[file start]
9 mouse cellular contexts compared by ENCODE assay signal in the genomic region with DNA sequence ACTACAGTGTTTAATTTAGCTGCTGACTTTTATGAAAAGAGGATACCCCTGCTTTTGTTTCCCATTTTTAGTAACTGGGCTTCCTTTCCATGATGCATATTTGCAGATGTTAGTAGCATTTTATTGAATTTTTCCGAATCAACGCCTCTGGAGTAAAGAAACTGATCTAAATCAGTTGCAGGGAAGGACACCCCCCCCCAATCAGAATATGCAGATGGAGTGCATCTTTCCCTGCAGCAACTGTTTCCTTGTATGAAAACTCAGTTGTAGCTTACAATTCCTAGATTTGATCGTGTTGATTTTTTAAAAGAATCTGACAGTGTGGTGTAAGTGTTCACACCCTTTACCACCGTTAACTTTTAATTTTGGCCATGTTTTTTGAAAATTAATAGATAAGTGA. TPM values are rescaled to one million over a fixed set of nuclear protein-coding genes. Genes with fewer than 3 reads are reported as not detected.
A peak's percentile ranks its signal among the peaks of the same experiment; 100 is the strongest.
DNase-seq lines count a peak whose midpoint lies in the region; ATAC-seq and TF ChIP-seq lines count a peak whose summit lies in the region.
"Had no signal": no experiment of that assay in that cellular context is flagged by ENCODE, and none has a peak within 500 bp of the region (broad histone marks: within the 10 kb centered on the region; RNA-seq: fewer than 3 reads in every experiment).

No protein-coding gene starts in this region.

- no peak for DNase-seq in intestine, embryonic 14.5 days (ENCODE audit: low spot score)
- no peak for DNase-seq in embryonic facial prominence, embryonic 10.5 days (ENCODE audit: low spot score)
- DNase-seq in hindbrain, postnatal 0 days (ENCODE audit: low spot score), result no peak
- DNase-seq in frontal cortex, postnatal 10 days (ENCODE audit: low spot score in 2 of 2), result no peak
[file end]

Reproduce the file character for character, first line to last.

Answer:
9 mouse cellular contexts compared by ENCODE assay signal in the genomic region with DNA sequence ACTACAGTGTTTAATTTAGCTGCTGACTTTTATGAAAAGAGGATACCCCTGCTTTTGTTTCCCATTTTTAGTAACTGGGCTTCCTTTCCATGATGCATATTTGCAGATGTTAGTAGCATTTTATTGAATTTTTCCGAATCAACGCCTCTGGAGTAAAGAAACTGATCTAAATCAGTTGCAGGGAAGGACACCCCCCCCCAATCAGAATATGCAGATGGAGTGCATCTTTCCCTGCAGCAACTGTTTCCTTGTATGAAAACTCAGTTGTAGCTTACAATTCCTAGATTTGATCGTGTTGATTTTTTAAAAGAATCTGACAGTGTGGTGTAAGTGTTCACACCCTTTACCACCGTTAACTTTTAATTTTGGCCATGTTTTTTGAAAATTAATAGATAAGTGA. TPM values are rescaled to one million over a fixed set of nuclear protein-coding genes. Genes with fewer than 3 reads are reported as not detected.
A peak's percentile ranks its signal among the peaks of the same experiment; 100 is the strongest.
DNase-seq lines count a peak whose midpoint lies in the region; ATAC-seq and TF ChIP-seq lines count a peak whose summit lies in the region.
"Had no signal": no experiment of that assay in that cellular context is flagged by ENCODE, and none has a peak within 500 bp of the region (broad histone marks: within the 10 kb centered on the region; RNA-seq: fewer than 3 reads in every experiment).

No protein-coding gene starts in this region.

- no peak for DNase-seq in intestine, embryonic 14.5 days (ENCODE audit: low spot score)
- no peak for DNase-seq in embryonic facial prominence, embryonic 10.5 days (ENCODE audit: low spot score)
- DNase-seq in hindbrain, postnatal 0 days (ENCODE audit: low spot score), result no peak
- DNase-seq in frontal cortex, postnatal 10 days (ENCODE audit: low spot score in 2 of 2), result no peak